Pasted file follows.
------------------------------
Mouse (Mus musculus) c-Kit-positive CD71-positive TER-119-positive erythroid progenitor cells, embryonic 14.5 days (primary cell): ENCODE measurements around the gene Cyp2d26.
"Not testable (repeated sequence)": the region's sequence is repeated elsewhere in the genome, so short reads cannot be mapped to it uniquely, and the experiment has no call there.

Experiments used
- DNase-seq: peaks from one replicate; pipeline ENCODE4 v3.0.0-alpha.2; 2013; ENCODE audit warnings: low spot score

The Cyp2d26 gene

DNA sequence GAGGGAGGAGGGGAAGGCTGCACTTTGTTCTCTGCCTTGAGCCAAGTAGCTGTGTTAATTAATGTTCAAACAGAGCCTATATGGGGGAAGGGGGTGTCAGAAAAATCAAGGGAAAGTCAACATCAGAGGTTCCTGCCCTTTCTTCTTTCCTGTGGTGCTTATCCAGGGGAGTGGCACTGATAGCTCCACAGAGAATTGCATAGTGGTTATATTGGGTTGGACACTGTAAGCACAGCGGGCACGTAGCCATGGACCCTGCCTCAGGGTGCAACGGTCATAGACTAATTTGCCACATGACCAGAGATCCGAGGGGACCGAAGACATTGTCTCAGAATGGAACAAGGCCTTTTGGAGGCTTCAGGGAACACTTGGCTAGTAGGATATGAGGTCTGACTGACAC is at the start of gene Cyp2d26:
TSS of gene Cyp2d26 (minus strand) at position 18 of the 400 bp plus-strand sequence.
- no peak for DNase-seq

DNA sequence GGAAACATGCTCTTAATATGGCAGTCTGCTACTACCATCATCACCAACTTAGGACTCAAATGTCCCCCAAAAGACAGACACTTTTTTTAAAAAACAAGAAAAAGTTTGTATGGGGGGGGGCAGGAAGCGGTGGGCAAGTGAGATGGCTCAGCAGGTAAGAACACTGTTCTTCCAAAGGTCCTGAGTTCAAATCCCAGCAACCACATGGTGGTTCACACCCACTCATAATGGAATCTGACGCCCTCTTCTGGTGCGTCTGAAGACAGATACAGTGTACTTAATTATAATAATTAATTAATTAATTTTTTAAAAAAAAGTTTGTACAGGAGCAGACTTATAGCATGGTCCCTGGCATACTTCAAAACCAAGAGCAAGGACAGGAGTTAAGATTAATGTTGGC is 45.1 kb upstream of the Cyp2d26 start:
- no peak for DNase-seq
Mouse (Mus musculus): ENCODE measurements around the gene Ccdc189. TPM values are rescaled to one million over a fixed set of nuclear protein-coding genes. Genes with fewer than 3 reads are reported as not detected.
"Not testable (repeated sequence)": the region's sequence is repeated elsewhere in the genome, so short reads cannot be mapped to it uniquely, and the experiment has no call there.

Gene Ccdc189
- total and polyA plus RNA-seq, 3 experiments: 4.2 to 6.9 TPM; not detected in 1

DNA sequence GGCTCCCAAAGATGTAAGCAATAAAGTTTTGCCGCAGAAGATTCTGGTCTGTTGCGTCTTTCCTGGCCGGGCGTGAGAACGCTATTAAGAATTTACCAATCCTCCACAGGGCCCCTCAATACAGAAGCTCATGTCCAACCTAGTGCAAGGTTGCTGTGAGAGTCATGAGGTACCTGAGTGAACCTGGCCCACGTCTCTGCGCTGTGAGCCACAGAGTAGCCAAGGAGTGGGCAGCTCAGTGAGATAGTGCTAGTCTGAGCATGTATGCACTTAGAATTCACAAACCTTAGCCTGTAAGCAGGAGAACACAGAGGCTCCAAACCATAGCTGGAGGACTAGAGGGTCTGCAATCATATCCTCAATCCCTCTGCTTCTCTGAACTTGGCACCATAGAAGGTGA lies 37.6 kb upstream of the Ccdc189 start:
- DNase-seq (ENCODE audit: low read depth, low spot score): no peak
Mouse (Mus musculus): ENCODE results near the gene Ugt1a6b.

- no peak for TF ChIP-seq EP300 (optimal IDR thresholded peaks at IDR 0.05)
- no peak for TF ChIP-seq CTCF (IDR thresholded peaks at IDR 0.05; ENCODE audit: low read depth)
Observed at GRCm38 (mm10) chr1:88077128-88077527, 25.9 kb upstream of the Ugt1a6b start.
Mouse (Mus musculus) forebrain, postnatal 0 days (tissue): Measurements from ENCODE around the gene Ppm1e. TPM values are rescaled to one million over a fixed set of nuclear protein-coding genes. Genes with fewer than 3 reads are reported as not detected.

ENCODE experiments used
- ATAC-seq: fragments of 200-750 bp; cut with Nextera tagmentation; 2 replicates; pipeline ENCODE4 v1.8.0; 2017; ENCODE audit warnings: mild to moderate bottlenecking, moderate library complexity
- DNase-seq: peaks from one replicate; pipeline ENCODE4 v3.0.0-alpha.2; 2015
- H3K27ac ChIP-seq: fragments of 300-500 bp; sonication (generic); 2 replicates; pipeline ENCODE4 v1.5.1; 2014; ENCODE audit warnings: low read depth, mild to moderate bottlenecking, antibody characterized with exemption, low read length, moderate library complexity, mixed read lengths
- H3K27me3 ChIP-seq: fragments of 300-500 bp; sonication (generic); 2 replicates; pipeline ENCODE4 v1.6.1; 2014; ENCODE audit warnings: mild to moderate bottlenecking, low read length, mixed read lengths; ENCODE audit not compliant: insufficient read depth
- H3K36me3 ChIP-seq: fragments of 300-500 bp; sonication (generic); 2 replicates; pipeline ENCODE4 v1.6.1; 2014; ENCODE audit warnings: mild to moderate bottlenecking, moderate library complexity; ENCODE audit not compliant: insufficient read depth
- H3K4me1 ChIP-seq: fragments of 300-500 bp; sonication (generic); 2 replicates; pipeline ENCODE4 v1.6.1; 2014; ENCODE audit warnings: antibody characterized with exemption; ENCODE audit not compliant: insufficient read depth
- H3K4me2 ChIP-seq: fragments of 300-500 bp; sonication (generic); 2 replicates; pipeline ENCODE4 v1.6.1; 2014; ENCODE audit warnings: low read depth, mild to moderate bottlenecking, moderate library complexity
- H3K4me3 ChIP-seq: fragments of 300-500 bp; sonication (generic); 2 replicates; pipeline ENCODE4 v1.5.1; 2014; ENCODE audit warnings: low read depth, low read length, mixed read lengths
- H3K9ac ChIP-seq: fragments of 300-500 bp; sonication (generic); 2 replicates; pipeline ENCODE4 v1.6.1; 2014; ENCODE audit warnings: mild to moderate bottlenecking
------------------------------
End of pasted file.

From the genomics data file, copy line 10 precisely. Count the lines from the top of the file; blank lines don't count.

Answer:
- no peak for DNase-seq